One year ago, I was escorted out of the prestigious Congressional Hispanic Caucus Institute (CHCI) Awards Gala for questioning President Obama on his lack of action on immigration and his mass deportation record. How much have we learned in one year?
Guess who is once again the guest of honor? Yes, you guessed it, President Barack Obama. Did you hear who else was invited? Most of the Republican presidential candidates. And they all turned down the invite. The only one who seems to not have been invited is our dear friend, Donald Trump.
I question how an organization that celebrates “Latino leaders who keep the promise to their communities through their extraordinary efforts,” would not invite Trump over comments, but will invite the Deporter-in-Chief, who even Hillary Clinton recently called out for his strategy to out-deport Republicans. To be honest, this sounds a bit hypocritical, wouldn’t you say?
As goes the saying, “actions speak louder than words.” And President Obama’s 2.4 million deportations still speak the loudest.
When I spoke up against the president in 2014, many people in attendance did not agree with me. Maybe many decided to support the President because of his announcement of Deferred Action for Childhood Arrivals (DACA) in 2012, which he was more than happy to remind everyone about at CHCI. For many honored guests that night, DACA was enough to cover up more than 2.4 million deportations during his Administration. Why have the entire bag of pan dulce when you can get the crumbs, right?
Weeks later, President Obama decided to place another band-aid on an open wound. He announced the expansion of DACA and Deferred Action for Parental Accountability (DAPA).
To date, our community has received few of the promised benefits. In fact, we have had nearly 8 years of President Obama, and have yet to see real advancement on his promise of immigration reform. What we have seen is record deportations, mass incarceration of refugees, more efforts by ICE to get mixed up with local police, due process and human rights violations, and more family separations.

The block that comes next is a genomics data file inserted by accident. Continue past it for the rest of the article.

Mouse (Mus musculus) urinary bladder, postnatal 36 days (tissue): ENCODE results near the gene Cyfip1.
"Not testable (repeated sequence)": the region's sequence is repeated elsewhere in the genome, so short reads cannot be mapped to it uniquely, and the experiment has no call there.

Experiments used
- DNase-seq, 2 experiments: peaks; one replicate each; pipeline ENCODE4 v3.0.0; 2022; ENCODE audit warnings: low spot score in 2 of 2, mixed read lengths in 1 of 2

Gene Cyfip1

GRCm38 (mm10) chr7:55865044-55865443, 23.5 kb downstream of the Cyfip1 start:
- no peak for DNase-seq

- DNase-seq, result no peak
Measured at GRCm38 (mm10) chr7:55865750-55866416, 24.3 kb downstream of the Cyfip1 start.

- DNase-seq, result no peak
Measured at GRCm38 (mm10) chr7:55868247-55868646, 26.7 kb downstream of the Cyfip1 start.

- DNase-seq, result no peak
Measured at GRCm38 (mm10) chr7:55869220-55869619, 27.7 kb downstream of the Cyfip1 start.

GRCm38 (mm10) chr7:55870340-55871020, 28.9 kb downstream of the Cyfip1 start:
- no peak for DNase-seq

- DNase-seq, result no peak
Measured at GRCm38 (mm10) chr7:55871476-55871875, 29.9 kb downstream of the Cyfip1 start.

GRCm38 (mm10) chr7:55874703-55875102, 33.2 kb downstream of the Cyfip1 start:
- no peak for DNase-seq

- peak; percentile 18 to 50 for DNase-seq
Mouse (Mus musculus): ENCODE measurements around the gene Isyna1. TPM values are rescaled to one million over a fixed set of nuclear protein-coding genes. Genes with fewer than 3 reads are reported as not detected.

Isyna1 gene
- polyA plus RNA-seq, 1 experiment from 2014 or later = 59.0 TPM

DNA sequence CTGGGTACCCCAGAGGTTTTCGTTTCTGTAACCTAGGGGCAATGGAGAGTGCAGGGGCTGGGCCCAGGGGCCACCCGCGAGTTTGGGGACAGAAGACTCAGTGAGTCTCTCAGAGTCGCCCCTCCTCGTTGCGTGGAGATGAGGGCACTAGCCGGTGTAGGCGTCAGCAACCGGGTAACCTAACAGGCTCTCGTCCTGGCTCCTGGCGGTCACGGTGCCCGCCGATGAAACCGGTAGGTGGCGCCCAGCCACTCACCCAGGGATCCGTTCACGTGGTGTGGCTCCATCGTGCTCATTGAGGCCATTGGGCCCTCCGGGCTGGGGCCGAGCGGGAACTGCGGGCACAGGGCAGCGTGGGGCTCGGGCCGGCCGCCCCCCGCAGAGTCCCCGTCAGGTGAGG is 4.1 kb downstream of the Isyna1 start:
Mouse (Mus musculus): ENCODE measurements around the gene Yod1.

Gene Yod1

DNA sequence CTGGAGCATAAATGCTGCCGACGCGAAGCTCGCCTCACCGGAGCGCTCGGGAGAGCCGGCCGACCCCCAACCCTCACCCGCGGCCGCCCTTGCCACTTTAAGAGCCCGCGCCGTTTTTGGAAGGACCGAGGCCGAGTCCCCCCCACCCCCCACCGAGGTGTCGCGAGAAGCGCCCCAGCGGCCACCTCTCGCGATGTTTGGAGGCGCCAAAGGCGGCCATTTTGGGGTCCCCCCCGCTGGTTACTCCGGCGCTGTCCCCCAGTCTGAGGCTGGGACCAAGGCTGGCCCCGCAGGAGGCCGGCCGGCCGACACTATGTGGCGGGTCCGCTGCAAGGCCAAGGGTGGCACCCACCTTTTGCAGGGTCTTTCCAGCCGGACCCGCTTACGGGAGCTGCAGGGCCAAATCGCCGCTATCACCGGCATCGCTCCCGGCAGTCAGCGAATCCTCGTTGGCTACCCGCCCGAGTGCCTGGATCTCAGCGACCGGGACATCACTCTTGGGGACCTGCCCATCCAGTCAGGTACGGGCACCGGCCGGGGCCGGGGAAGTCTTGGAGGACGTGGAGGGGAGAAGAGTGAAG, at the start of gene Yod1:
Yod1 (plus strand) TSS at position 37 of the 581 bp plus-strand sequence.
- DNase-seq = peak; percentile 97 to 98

The Associated Press recently reported that President Obama “deported fewer immigrants over the past 12 months than at any time since 2006.” Of course, the last year doesn’t count the 2.4 million, but it still includes additional hundreds of thousands of people who, just a year ago, were among the 11 million we wanted on the path to legalization and eventually citizenship. The AP goes on to say that the percentage of “criminals” deported during that time rose to 59 percent. So 41 percent of those deported under this Administration’s watch still have zero criminal priors.
Meanwhile, it’s been a year of rhetoric about deporting “felons not families” and accusing anyone with criminal priors of being “the worst of the worst.” You can see how the narrative continues to further criminalize our communities, advancing the notion of deserving and undeserving immigrants. All of this in the middle of a growing business of mass incarceration, where immigrants are made to pay twice for a single offense, once to society (in federal or county jail), and again in federal immigration detention, in an ICE detention facility.
As we look back on 2014, advancing executive action on immigration was a struggle, and remembering last year’s CHCI Gala, maybe it made you uncomfortable. But where are Latino leaders when we need to hold politicians to their promises? Do we forget those promises when it’s time put on a nice dress and suit and advance your own political careers?
If we remain silent when there is so much that must be said, then maybe a year has taught many people nothing.